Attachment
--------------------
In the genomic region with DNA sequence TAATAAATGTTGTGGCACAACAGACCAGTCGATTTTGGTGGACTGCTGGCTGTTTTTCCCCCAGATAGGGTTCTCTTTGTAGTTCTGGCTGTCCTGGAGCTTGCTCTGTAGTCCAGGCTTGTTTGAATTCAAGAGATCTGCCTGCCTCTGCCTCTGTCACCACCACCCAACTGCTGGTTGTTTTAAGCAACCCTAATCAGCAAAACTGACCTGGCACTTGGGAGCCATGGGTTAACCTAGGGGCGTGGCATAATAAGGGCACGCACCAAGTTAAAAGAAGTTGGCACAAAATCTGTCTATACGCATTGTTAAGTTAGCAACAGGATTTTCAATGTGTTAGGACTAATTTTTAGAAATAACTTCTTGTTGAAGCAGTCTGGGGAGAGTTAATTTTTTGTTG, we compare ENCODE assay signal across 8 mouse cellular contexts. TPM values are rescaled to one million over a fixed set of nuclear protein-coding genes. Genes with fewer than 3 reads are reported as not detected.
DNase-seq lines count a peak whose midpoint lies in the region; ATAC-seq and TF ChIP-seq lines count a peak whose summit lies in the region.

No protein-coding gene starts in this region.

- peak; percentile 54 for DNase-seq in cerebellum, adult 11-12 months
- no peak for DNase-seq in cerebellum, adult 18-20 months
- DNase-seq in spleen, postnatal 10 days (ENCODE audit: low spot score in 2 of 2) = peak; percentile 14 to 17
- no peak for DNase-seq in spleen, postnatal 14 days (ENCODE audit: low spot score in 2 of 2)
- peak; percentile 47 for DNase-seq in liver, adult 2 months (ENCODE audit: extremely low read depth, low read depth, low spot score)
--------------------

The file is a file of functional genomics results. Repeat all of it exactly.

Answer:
In the genomic region with DNA sequence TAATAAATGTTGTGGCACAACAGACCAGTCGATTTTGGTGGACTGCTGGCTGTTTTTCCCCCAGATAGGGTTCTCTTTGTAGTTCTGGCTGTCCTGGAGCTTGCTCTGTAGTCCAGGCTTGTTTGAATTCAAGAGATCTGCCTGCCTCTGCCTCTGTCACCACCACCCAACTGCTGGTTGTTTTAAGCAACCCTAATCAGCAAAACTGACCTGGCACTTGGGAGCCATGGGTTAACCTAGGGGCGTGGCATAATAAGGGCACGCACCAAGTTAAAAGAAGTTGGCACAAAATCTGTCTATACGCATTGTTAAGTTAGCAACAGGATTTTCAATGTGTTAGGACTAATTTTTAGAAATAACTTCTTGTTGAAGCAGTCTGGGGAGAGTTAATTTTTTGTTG, we compare ENCODE assay signal across 8 mouse cellular contexts. TPM values are rescaled to one million over a fixed set of nuclear protein-coding genes. Genes with fewer than 3 reads are reported as not detected.
DNase-seq lines count a peak whose midpoint lies in the region; ATAC-seq and TF ChIP-seq lines count a peak whose summit lies in the region.

No protein-coding gene starts in this region.

- peak; percentile 54 for DNase-seq in cerebellum, adult 11-12 months
- no peak for DNase-seq in cerebellum, adult 18-20 months
- DNase-seq in spleen, postnatal 10 days (ENCODE audit: low spot score in 2 of 2) = peak; percentile 14 to 17
- no peak for DNase-seq in spleen, postnatal 14 days (ENCODE audit: low spot score in 2 of 2)
- peak; percentile 47 for DNase-seq in liver, adult 2 months (ENCODE audit: extremely low read depth, low read depth, low spot score)